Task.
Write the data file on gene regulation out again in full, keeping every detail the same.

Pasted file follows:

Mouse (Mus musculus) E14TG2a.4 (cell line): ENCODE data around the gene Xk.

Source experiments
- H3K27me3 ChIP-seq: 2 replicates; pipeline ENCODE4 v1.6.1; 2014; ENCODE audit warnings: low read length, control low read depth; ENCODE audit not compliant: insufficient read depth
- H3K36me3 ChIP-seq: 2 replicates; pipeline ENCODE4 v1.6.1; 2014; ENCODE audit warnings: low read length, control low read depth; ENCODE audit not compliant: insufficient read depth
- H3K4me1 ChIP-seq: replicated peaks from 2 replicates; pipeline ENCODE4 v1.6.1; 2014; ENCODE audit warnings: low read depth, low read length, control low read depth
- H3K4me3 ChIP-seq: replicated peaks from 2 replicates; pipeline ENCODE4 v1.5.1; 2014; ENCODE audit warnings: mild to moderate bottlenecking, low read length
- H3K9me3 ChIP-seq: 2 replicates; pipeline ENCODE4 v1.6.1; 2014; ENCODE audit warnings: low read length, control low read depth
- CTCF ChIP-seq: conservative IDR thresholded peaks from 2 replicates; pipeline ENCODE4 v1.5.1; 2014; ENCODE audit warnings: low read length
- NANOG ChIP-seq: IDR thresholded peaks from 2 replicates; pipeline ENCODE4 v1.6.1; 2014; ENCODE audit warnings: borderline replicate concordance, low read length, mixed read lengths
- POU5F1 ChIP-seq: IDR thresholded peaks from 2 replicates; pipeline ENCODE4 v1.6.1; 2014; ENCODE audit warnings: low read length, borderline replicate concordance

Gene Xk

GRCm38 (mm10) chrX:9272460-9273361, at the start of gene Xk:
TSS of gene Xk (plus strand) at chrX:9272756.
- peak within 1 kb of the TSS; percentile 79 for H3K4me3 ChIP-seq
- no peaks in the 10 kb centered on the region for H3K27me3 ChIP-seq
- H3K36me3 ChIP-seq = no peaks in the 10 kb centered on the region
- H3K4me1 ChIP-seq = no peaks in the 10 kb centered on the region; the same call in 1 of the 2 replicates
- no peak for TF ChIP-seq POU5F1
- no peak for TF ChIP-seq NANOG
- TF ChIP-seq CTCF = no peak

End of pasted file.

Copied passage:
Mouse (Mus musculus) E14TG2a.4 (cell line): ENCODE data around the gene Xk.

Source experiments
- H3K27me3 ChIP-seq: 2 replicates; pipeline ENCODE4 v1.6.1; 2014; ENCODE audit warnings: low read length, control low read depth; ENCODE audit not compliant: insufficient read depth
- H3K36me3 ChIP-seq: 2 replicates; pipeline ENCODE4 v1.6.1; 2014; ENCODE audit warnings: low read length, control low read depth; ENCODE audit not compliant: insufficient read depth
- H3K4me1 ChIP-seq: replicated peaks from 2 replicates; pipeline ENCODE4 v1.6.1; 2014; ENCODE audit warnings: low read depth, low read length, control low read depth
- H3K4me3 ChIP-seq: replicated peaks from 2 replicates; pipeline ENCODE4 v1.5.1; 2014; ENCODE audit warnings: mild to moderate bottlenecking, low read length
- H3K9me3 ChIP-seq: 2 replicates; pipeline ENCODE4 v1.6.1; 2014; ENCODE audit warnings: low read length, control low read depth
- CTCF ChIP-seq: conservative IDR thresholded peaks from 2 replicates; pipeline ENCODE4 v1.5.1; 2014; ENCODE audit warnings: low read length
- NANOG ChIP-seq: IDR thresholded peaks from 2 replicates; pipeline ENCODE4 v1.6.1; 2014; ENCODE audit warnings: borderline replicate concordance, low read length, mixed read lengths
- POU5F1 ChIP-seq: IDR thresholded peaks from 2 replicates; pipeline ENCODE4 v1.6.1; 2014; ENCODE audit warnings: low read length, borderline replicate concordance

Gene Xk

GRCm38 (mm10) chrX:9272460-9273361, at the start of gene Xk:
TSS of gene Xk (plus strand) at chrX:9272756.
- peak within 1 kb of the TSS; percentile 79 for H3K4me3 ChIP-seq
- no peaks in the 10 kb centered on the region for H3K27me3 ChIP-seq
- H3K36me3 ChIP-seq = no peaks in the 10 kb centered on the region
- H3K4me1 ChIP-seq = no peaks in the 10 kb centered on the region; the same call in 1 of the 2 replicates
- no peak for TF ChIP-seq POU5F1
- no peak for TF ChIP-seq NANOG
- TF ChIP-seq CTCF = no peak